1. Limited time only! Sign up for a free 30min personal tutor trial with Chegg Tutors
    Dismiss Notice
Dismiss Notice
Join Physics Forums Today!
The friendliest, high quality science and math community on the planet! Everyone who loves science is here!

Homework Help: Classical Mechanics - Pulleys System

  1. Jun 20, 2009 #1
    1. The problem statement, all variables and given/known data

    Consider the pulleys system in the picture. Assume both pulleys are frictionless. Assume the rope is massless and inextensible. Find the acceleration of the mass [tex] m_2 [/tex]

    2. Relevant equations

    3. The attempt at a solution

    I have solved the same problem with massless pulleys and I fail to see if their radii should be involved at all in the final result. So first notice that the acceleration of the mass [tex] m_2 [/tex] is half of the acceleration of the mass [tex] m_1 [/tex]. On [tex]m_1[/tex] we have:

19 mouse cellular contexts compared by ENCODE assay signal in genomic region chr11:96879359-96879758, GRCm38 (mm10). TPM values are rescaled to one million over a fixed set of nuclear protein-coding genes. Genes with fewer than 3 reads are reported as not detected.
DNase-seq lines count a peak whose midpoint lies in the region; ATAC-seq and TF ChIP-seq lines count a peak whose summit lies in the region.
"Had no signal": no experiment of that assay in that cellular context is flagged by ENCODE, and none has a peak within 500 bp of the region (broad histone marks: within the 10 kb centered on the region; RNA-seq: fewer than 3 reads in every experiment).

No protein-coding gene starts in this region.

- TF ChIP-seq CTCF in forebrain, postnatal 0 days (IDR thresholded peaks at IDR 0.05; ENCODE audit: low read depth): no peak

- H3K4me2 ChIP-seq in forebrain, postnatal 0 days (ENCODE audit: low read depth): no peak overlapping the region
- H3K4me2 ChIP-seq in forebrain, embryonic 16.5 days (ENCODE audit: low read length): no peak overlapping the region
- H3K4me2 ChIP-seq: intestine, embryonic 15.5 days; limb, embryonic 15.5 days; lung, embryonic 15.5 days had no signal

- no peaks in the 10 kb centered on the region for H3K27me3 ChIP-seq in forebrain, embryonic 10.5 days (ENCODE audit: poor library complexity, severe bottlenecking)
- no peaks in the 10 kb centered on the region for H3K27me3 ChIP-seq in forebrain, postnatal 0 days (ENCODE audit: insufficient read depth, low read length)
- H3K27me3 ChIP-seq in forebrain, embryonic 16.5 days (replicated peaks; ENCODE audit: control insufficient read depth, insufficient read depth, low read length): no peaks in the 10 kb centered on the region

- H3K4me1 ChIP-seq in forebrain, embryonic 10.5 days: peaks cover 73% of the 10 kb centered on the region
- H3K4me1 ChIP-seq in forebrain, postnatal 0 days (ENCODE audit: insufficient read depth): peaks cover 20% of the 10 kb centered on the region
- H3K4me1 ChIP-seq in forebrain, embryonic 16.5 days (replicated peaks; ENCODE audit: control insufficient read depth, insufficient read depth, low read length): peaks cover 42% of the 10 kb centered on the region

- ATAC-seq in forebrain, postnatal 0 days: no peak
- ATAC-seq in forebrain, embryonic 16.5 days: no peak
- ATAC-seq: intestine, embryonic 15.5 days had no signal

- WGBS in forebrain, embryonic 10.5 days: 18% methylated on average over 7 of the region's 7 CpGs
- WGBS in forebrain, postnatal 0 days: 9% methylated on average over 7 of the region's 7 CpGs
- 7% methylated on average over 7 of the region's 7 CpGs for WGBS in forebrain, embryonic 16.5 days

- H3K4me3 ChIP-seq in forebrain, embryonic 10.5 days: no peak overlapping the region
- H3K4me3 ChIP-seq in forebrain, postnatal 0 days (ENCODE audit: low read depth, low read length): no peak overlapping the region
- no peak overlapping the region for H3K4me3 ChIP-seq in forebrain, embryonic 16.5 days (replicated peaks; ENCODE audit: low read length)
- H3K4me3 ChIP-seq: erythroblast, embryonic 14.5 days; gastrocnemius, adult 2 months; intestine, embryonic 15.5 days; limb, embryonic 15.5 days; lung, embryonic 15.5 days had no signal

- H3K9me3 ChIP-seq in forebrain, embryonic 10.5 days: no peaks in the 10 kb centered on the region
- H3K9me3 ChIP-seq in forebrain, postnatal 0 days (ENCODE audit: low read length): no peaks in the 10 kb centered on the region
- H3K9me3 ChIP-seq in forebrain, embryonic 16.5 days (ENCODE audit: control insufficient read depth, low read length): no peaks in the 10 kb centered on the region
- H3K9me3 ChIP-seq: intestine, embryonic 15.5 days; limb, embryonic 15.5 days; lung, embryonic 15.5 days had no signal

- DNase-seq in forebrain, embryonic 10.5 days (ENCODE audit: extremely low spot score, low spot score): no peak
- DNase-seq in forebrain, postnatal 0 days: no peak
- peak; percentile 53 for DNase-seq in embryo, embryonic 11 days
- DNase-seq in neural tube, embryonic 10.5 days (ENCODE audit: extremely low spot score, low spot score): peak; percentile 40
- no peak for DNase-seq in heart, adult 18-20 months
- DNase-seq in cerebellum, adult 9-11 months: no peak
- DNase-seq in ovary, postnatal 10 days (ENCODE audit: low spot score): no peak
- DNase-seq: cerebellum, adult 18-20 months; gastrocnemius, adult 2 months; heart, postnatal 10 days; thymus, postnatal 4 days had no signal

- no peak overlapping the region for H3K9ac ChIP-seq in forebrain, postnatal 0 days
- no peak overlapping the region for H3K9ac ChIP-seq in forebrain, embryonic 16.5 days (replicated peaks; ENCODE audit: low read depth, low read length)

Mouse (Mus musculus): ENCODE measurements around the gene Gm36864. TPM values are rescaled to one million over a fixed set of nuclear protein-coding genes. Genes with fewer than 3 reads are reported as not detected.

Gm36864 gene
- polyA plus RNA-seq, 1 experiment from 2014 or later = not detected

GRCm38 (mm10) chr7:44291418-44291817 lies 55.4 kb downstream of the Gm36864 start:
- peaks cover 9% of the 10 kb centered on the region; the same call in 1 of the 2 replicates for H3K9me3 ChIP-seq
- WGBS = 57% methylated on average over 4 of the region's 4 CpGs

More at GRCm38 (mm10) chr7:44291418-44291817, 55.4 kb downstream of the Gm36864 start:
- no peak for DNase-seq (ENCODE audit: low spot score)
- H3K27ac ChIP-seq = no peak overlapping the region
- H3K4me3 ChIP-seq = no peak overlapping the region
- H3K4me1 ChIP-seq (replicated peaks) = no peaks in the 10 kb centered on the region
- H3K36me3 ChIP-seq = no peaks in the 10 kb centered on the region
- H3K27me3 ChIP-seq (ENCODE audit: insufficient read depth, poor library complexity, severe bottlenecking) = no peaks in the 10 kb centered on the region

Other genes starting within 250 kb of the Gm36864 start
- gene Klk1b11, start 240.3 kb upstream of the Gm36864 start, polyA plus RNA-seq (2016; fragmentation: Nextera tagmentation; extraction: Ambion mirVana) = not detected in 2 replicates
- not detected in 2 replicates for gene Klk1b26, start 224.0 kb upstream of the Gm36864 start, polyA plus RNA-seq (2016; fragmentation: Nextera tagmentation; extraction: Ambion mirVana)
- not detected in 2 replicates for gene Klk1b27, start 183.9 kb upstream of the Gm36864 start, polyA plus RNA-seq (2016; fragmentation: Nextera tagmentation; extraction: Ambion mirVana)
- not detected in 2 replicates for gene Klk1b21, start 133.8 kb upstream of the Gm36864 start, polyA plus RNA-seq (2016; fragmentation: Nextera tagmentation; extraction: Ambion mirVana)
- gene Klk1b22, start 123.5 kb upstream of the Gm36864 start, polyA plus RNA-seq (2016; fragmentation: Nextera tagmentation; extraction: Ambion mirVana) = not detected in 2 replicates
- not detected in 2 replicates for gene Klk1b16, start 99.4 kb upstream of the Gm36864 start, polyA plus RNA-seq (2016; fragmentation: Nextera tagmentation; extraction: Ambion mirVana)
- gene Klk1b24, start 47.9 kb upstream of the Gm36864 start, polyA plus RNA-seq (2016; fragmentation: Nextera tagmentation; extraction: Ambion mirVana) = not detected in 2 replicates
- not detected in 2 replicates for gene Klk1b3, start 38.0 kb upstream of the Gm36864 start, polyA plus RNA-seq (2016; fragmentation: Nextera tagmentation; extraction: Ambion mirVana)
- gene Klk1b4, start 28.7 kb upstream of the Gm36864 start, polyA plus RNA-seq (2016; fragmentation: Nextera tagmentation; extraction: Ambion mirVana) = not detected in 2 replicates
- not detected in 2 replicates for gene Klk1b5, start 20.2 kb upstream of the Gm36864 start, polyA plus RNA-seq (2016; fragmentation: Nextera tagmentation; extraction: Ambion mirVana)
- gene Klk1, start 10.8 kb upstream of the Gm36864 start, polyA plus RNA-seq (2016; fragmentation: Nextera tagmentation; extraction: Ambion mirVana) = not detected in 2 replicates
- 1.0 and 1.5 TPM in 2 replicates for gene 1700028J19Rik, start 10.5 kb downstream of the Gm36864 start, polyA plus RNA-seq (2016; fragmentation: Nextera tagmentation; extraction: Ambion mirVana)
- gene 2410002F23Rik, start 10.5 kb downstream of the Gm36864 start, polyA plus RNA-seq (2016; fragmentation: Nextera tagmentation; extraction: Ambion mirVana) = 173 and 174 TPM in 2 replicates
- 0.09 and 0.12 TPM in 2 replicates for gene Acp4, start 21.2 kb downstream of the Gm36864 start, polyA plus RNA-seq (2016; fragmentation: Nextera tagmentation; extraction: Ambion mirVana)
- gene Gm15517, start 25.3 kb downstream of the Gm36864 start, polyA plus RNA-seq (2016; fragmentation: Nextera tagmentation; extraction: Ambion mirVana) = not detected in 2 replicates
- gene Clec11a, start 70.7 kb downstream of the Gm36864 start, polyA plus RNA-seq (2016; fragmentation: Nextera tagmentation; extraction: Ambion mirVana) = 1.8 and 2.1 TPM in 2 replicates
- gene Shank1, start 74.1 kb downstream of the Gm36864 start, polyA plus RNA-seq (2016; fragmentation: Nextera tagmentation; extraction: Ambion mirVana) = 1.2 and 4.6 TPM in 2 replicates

[tex] m_1 g - T = m_1 a[/tex]

    On [tex] m_2[/tex] we have:

    [tex]2T - (m+m_2)g = (m+m_2) \cdot \frac{a}{2} [/tex]

    which solves for

    [tex] a = \frac{2*(m + m_2 - 2 m_1)}{4 m_1 + m + m_2}[/tex]

    Anyone can offer any advice? In particular, how am I supposed to include the radius of the pulleys and the pulley that does not figure in the equation? Thank you!

    Attached Files:

  2. jcsd
  3. Jun 21, 2009 #2
    can you post the picture a different way? I can't see the attachment
  4. Jun 21, 2009 #3
    The picture is just like http://img84.imageshack.us/i/carrucoleesameot5.jpg/" [Broken]. Both pulleys have mass [tex] m[/tex] and radius [tex] r[/tex]. The mass labeled A is [tex] m_1[/tex] and B is [tex] m_2[/tex].

    It says my attachment is pending approval, maybe that is the problem.
    Last edited by a moderator: May 4, 2017
  5. Jun 21, 2009 #4

    Doc Al

    User Avatar

    Staff: Mentor

    (1) Since the pulleys have mass, you cannot assume that the tension in the rope is the same throughout. Treat each rope segment as having a different tension; Label the tensions T1, T2, and T3.
    (2) Don't ignore the rotational inertia of the pulleys. I presume that you can model the pulleys as uniform disks. (You'll need to analyze both pulleys.)
Share this great discussion with others via Reddit, Google+, Twitter, or Facebook